I was suffering with terrible pain in my lower back/butt that radiated out thru my hip. I consulted a hip doc who ordered MRI of my back. He could find nothing with hip and suggested I see back doc. The back doc said it appears a bulging disc was impinging on my nerve. I had 2 epidurals with limited success. They just calmed the area down but did nothing for my issue. Then the back doc said I would need surgery as I had 2 joints that were rubbing together. He never touched the affected area or showed it to me on the MRI. Needless to say I was taken aback as I am a very fit individual. I took my medical records to another orthopedic. I told him I thought it was my piriformis. He went over my MRI with me and said he saw nothing on it that would be causing my pain. Only thing he found was normal aging (I am 63). He did a couple of flexon tests and found my back/glutes/abducor muscles are extremely weak on the painful side. I am now getting PT to strenghten everything. My poor piriformis muscle was trying to compensate for all the weak muscles around it. So moral of my story, trust your gut feelings and find a doc who will listen to you. I hope my experience helps. ********************************************************************************************************* Welcome to Spine-Health
It would be very helpful if you could provide us with more details. So many times we read about members who have different tests and they all come back negative. The more clues and information you provide, the better chances in finding out what is wrong,
Here are some questions that you should answer:
- When did this first start?
- Was it the result of an accident or trauma?
- What doctors have you seen? (Orthopedic, Neurosurgeon, Spine Specialist, etc)
- What Conservative treatments have you had? Which ones?
- What diagnostic tests have you had? And their results (MRI, CTScan, XRay, EMG, etc)
- What medications are you currently using? (details, dosage, frequency, etc)
- Has surgery been discussed as an option? (If so, what kind)
- Is there any nerve pain/damage associated?
- What is your doctor’s action plan for treating you?
Providing answers to questions like this will give the member community here a better understanding
of your situation and make it easier to respond.
Please take a look at our forum rules: Forum Rules
Please remember that no one at Spine-Health is a formally trained medical professional.
Everything that is posted here is based on personal experiences and perhaps additional research.
As such, no member is permitted to provide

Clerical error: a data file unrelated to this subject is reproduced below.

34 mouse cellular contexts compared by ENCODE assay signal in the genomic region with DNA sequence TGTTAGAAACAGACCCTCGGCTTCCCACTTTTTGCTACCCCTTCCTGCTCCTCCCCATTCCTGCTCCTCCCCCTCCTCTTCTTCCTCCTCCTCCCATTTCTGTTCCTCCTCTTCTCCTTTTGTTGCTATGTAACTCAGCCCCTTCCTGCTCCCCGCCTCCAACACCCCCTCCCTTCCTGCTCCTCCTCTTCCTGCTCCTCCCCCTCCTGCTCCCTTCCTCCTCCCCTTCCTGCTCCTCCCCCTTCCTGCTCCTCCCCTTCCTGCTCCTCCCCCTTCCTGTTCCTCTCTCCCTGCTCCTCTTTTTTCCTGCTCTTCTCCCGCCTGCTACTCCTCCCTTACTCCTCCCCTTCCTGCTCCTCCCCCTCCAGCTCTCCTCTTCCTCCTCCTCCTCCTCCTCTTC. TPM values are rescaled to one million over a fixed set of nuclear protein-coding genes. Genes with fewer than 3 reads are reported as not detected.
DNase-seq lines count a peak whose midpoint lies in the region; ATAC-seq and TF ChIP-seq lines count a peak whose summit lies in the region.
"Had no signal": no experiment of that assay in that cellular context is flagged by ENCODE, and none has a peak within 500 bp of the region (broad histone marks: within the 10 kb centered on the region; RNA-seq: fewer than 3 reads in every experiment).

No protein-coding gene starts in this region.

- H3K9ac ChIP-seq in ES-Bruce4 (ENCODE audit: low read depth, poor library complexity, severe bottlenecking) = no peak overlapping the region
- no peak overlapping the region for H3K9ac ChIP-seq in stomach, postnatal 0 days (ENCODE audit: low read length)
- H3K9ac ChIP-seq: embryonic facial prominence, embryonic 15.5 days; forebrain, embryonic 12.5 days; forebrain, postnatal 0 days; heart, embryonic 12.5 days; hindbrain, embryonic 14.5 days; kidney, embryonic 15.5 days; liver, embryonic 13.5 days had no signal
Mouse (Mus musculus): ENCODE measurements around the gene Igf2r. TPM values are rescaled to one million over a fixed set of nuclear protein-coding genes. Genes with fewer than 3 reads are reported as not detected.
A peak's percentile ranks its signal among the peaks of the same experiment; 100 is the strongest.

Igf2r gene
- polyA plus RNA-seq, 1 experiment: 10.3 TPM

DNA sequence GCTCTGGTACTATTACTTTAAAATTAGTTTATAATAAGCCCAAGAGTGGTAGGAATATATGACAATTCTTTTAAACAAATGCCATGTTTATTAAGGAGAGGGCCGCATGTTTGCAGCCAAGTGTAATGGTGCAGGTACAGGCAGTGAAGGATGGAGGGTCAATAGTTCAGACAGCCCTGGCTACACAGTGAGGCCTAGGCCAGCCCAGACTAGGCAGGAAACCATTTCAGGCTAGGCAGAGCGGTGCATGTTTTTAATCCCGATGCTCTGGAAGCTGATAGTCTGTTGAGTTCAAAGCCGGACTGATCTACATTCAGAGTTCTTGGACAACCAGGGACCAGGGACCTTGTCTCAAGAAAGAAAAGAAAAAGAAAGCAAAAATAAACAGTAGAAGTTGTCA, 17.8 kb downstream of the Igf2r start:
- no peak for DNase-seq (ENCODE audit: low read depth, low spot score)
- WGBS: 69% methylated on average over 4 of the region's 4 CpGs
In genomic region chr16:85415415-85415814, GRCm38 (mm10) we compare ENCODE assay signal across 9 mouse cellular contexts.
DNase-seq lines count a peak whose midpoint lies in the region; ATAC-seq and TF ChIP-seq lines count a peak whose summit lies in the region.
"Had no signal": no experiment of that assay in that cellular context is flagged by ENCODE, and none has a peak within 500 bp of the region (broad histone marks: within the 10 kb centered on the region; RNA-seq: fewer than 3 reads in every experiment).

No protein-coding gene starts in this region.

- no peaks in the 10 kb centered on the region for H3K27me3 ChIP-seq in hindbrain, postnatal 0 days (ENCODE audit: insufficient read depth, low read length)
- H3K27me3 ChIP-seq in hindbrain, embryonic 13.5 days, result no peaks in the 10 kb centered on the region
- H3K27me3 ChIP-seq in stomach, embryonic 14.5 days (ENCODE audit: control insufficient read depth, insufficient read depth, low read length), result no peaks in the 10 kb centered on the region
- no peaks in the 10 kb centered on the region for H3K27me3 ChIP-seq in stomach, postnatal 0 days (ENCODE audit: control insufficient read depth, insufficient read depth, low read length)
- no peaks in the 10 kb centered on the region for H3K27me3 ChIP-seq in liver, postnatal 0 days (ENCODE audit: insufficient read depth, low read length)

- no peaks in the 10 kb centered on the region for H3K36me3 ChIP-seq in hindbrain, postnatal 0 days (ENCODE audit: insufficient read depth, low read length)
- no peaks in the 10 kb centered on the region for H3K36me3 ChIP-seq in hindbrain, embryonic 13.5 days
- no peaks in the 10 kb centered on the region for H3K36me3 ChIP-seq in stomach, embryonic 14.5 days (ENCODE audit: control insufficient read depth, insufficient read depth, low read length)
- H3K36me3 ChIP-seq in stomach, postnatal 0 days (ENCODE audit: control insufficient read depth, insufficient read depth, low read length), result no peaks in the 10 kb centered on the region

- Analysis or interpretation of any diagnostic test (ie MRI, CTscan, Xray, etc)
- Medical advice of any kind
- Recommendations in terms of Medications, Treatments, Exercises, etc
What could be good for someone could spell disaster for another.
You should also consult your doctor to better understand your condition and the do’s and don’t’s.
It is very important that new members (or even seasoned members) provide others with details about their condition(s). It is virtually impossible to help another member when all the details we have areI’ve had this for years, it hurts, I cant move my shoulder – what could this be, what treatment should I get?
Diagnosing spinal problems can be very difficult. In many ways its like a game of clue. Especially, when the diagnostic tests come back negative – no trouble found! Then its up to the patient and the doctor to start digging deeper. The doctor is like a detective. They need clues to help them move along. So, you as the patient need to provide the doctor with all sorts of clues. That is like it is here. Without having information about a condition, its impossible for anyone here to try to help.Specific comments :Personal Opinion, not medical advice :
It is true that we need to listen to our bodies. However, there is a point when we may not know what the root cause of a particular problem is. Thats when we go to the medical field to get their analysis. Some times, clinical examinations can be enough, if not, additional diagnostic tests, such as CT-Scans, MRIs, X-Rays can be done to pinpoint a problem. Many times the results of those tests are absolute and have identified the exact cause of the problem, and the doctor would identify what would be done to correct this.
Most of the time, conservative action plans would be put into place. All done to avoid surgery. The times when conservative actions may not be exercised to a great extent is when their is nerve impingement. When a nerve root is compromised, the longer it goes untreated, the potential for much longer recovery and possible permanent nerve damage exists. But that is something only your doctor can communicate.
I always encourage patients to go for second opinions, especially when you have doubts or when surgery is being offered. Having a second pair of eyes look over test results plus perform clinical examinations is very important. I feel that you need to have two doctors agreeing with the formal diagnosis. When you have two doctors with different opinions, I would seek a third opinion.
--- Ron DiLauro, Spine-Health System Moderator : 04/23/15 10:01 est